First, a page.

Thoughts on November 9th … It is now 31 years after the #FalloftheWall – and I will never forget my own story, as I was there, when the wall came down.
So much hope & joy were shared on that day in Berlin and around the world. The spontaneous city-wide party went on for days and only slowly the difficult tasks of a new reality settled in. Those were crazy days, as change happened so fast – and I remember very well, that I was often thinking, it was maybe too fast. Many careful voices – especially the ones of the original freedom movement in East Germany – were silenced by the overwhelming heavy momentum of promises of “milk & honey”.
The current celebrations of Democrats happening in many cities in the USA – 5 days after the election day – these celebrations have a similar quality of hope & joy like in Berlin in 1989. It is a moment of liberation from a dark time; a time, when people are relieved from a long time of hardship and one becomes certain in that moment, that change happened – one way or another – and there will be no going back into THIS type of dark times anymore.
The relief around the world has been very loud. No wonder, as the “orange man” has not only been the worst US president ever, but also a terrible nightmare for 100s of Millions around the world; for parents, trying to teach their children, that respect and decency matters; teachers, who tried to educate about tolerance and that being a bully is a bad thing; leaders of international organisations, who work on cooperation and shared responsibility on this one planet …
The list can go on much more – but it is clear, the we all are relieved. That we finally can breath again (!) as we do not have to bear a daily flood of at least 15 terrible twitter messages, containing 20 lies, fake news, degrading comments, narcissistic behavior … well, also this list is too long. It is just good that these 4 years have ended.
(that “the fight for democracy” is far from over – also in Europe – is another story)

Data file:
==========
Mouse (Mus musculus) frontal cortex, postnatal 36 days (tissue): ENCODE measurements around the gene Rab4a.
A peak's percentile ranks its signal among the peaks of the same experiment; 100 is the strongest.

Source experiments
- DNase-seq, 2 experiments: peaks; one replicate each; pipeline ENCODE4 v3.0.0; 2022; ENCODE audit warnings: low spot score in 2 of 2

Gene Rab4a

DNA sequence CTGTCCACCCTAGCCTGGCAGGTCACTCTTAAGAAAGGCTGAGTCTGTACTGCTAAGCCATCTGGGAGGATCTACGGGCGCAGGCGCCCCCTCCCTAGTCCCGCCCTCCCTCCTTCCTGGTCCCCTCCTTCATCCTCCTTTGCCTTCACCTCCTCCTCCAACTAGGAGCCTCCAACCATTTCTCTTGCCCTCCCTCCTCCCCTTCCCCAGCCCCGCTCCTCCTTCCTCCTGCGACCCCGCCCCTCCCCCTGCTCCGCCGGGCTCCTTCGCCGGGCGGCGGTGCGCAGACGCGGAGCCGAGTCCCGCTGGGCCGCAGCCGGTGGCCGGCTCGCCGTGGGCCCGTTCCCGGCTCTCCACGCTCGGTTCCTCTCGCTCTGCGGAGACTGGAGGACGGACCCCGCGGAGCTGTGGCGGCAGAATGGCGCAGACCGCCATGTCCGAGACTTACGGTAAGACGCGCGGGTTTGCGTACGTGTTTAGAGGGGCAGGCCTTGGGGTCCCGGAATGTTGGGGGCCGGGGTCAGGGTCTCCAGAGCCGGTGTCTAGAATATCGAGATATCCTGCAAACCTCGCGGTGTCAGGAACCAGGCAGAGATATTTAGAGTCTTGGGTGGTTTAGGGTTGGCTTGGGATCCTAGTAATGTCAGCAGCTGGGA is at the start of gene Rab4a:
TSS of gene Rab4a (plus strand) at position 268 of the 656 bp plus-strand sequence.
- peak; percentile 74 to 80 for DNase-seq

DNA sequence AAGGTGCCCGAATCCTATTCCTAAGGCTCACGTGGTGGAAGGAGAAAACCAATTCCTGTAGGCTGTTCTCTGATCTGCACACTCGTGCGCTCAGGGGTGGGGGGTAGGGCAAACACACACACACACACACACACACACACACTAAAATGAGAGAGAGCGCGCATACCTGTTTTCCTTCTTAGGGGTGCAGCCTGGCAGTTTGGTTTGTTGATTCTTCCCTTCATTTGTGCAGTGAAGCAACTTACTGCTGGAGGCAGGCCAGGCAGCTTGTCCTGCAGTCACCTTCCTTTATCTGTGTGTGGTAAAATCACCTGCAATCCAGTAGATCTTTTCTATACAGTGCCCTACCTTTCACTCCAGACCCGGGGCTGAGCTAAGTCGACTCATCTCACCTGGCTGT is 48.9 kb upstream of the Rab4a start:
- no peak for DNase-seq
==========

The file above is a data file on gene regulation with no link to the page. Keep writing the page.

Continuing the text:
Today, we can celebrate.
But today, #weremember, too. We remember the night of November 9th, 1938. The Kristallnacht can not be forgotten, as it was a night of destruction of synagogues, shops and lives – a staged uprising by willing bully mobs, organised from the governing Nazi party against fellow German citizens, whose only crime was their religious affiliation. Neighbours and friends, living since many generations inside the same society, fighting side by side in the first world war until 1918.
Exactly 20 years earlier – on November 9th, 1918 – the first German Republic, were proclaimed and it was immediately under attack by polarizing forces from right and left. But it were the ultra-conservatives, the right populists and nationalists, who helped the Nazis take power in 1933, purposely assisting the dismantling of a democratic society leading to 80 Millions deaths 12 years later.
November 9th in Germany is a day, where joy and pain, hope and suffering are very close to each other – a day, when we must understand the importance of remembrance and humility before history (which is why on this day, Stolpersteine will be cleaned and polished.)
On this day we however also remember the moments of relief and change and can carry it into positive and optimistic work for tolerant and humane societies – for balancing polarising differences – for supporting the irreplaceable value of true democracies.
Corona is not over, as is not the Climate Crisis. The dividing gaps in societies in the USA, Europe and other countries around the world are still increasing – for a large part fired up by social media – but we have to hold on to the moments of joy to keep the optimism and hope.
I often wondered, why people were not able to remember the unique feelings of pure happiness from this cold evening & night in November 1989, but I understood that this is a quality, one has to actively learn: to hold on to good memories – especially when the surrounding reality is dark and bleak. It is not easy, but it can be very helpful and sometimes it is a question of survival.
Like the character Guido in the movie “Life is beautiful” shows, this can seem to be an impossible act of willpower – but every lawyer born in a ghetto, every former refugee-becoming a doctor, every person, who overcame some deep depression proves, that is is possible.
In the words of Holocaust survivor and psychiatrist Viktor Frankl:
“Everything can be taken from a man but one thing: the last of the human freedoms—to choose one’s attitude in any given set of circumstances, to choose one’s own way.”
On November 9th, I always light a candle, symbolising all of the above: remembrance and hope.
(This article was first published on Medium on 2020-11-09)